It’s not a sprint. It’s a marathon. You’ve probably heard someone say that in a meeting or TED Talk somewhere. We identify with sports analogies like these because they teach us a lesson that’s easy to remember. The writer of Hebrews uses a sports analogy when he encouraged readers to “run with perseverance the race marked out for us, fixing our eyes on Jesus, the pioneer and perfecter of faith.” (Hebrews 12:1,2)
The truth is, if given a choice, we’d rather run a sprint than a marathon. A sprint is a much more manageable commitment. Training for a sprint is much different than schedule you commit to when looking forward to a marathon. A marathon is daunting. A 40 yard commitment is easy compared to 26.2 miles. A marathon takes endurance. And building endurance takes patience.
Since the course you’re running leads toward the mission field, you need to develop patience more than you would in any other area of ministry. I’ve never met anybody heading to the mission field for the first time that wasn’t in a hurry. They think somehow they’ll miss an (usually) undefined opportunity. The result is they impose unrealistic deadlines on themselves. This becomes their method of getting things done, and develops into a habit, then a lifestyle. Finally, they impose unrealistic deadlines and expectations on everyone around them. That way of doing ministry has a very short shelf-life.
Yes, the harvest is plentiful and the workers are few. The operative word here is “workers” not “plentiful” or “harvest” or “few”. To be of any value as a worker, you need to have a long-range view of the task, the ability to endure the work, and patience in the work. You’re absolutely needed for the task of reaching the nations with the gospel; hands down; without a doubt. Further, the experience and wisdom you’ll develop over the next few years of your life in the mission field will have value you can’t put a price on. You’ll be needed to train those who will go to the mission field after you. If you think you’re part of a rare segment of the population now as you prepare to go, just wait a few years. Seasoned trainers of missionaries are even more rare.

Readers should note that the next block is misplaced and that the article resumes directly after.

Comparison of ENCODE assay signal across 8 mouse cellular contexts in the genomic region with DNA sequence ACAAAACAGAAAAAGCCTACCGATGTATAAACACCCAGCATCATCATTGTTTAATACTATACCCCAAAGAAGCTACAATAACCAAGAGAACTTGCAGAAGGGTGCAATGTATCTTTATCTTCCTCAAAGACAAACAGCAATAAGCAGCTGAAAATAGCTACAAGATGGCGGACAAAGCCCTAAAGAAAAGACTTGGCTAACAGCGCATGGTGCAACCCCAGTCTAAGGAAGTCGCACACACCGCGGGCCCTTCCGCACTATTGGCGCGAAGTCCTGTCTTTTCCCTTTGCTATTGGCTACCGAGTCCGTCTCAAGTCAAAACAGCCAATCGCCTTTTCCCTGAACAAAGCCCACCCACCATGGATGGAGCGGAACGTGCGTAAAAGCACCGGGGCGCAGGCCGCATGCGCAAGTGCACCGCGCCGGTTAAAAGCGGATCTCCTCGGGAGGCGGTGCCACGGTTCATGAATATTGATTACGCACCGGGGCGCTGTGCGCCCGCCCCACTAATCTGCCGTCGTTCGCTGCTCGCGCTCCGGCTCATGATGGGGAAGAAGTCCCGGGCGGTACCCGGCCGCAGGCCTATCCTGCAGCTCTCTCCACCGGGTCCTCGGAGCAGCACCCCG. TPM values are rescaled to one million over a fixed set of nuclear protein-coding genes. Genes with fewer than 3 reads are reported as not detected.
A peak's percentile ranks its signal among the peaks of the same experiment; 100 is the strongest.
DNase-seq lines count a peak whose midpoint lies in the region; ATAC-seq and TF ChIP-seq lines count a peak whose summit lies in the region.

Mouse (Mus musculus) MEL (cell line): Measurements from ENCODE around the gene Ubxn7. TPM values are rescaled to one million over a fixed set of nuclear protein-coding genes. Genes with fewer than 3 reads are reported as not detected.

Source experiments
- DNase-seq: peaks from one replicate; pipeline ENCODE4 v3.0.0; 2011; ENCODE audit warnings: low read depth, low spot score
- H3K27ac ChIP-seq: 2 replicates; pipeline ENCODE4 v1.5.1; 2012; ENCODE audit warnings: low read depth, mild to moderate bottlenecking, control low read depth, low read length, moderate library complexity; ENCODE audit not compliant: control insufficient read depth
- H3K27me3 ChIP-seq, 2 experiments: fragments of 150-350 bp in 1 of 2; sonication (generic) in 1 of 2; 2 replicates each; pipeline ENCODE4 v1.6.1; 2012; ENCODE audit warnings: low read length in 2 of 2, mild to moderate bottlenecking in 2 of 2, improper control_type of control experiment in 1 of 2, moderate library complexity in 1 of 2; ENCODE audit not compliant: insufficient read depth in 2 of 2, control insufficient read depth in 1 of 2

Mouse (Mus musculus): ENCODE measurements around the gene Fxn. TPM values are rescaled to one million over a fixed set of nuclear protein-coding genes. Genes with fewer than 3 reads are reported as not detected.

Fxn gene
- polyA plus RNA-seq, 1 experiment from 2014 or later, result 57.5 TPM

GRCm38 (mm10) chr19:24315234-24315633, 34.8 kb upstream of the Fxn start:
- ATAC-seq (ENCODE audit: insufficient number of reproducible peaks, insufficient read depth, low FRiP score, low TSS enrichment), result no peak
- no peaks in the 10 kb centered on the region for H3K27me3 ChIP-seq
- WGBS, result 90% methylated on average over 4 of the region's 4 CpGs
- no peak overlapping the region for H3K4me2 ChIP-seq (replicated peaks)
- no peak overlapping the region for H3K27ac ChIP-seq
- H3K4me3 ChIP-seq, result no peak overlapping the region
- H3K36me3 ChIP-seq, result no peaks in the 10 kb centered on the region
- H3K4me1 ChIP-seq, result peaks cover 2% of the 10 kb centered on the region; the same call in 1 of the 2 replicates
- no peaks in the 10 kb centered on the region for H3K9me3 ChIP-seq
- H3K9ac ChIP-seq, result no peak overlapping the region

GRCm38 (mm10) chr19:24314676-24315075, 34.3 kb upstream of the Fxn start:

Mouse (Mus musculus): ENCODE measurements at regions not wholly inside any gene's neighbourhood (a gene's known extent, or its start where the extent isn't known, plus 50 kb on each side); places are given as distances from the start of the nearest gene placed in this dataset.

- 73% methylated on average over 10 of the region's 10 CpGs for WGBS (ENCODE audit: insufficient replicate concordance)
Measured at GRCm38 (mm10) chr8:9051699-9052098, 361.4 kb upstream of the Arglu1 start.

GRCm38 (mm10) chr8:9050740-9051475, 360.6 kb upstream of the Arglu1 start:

Patience (P) is something that is built through experience (E) over time (t). If you’re a geek like me, you could turn that into a formula that looks something like this: P = E x t
Here are thirteen directions to develop your experience over time to build the patience needed to finish your race well.
- ► Authentic faith and personal integrity. The biggest beef Jesus had with religious leaders in His time was not about theology or methodology. It was about hypocrisy.
- ► Contribute to the goal of every person in every nation in your generation hearing the gospel of Jesus Christ. Do your part to not short-circuit, limit, or hinder the opportunities of others to know Jesus.
- ► Fulfill your call to cross-cultural ministry whether living abroad or living back home.
- ► Live in community. The longer you walk with others in the church, the more you’ll be inclined to be cynical. Resist the temptation otherwise you’ll isolate and insulate yourself as you age rather than be available to bless and train the generation that follows.
- ► Commit to fulfilling all ministry assignments in each season of my life well.
- ► Manage money and resources well.
- ► Maintain sexual fidelity. Many of us lived without rules or restraint before meeting Jesus. Don’t ignore old triggers; name them and replace them with godly behaviors and habits (like those on this list). Slow down. Pause. Don’t indulge. Don’t get used to the thrill of failing in the familiar struggle against immorality. Starve your appetite for illicit, secret thrills. Stay faithful to your spouse even if you haven’t met him or her yet. Finally, serve others more than you serve yourself.
- ► Parent well. Whether on the mission field or preparing for the field, family should never take the back seat – even to fund-raising. Even (especially) at home, you’re preparing the next generation to reach the nations when it’s their turn.
- ► Submit to authority.
- ► Lead well. This is joined at the hip with “submit to authority.” If you don’t submit to authority, you’ll emerge as a toxic leader if/when you get your turn to lead.
- ► Serve others. There is no other way to develop true humility. Ambitious people know how to fake humility by playing (hypocrisy means play-acting) religious games. This false method of working one’s way into leadership gets exposed sooner or later. Sadly, it’s usually later.
- ► Train leaders and hand over authority. Just like your dad handed you the keys to the car, it’ll be your turn to hand the keys over to someone younger and less experienced than you.
- ► Continue to prepare for the next task. Once you reach a certain age, you may think you know all there is to know. God continues to prepare you through times of brokenness that can be more difficult than preceding seasons of your life. No matter what your age, be patient to allow God to finish the work He’s begun in you.
Very few people develop the patience they need to finish well. Paul in his second letter to a young man he was mentoring wrote: “I have fought the good fight, I have finished the race, I have kept the faith.” (2 Timothy 4:7). It’s possible for you to say words like these in your future. Allow God to build patience in you.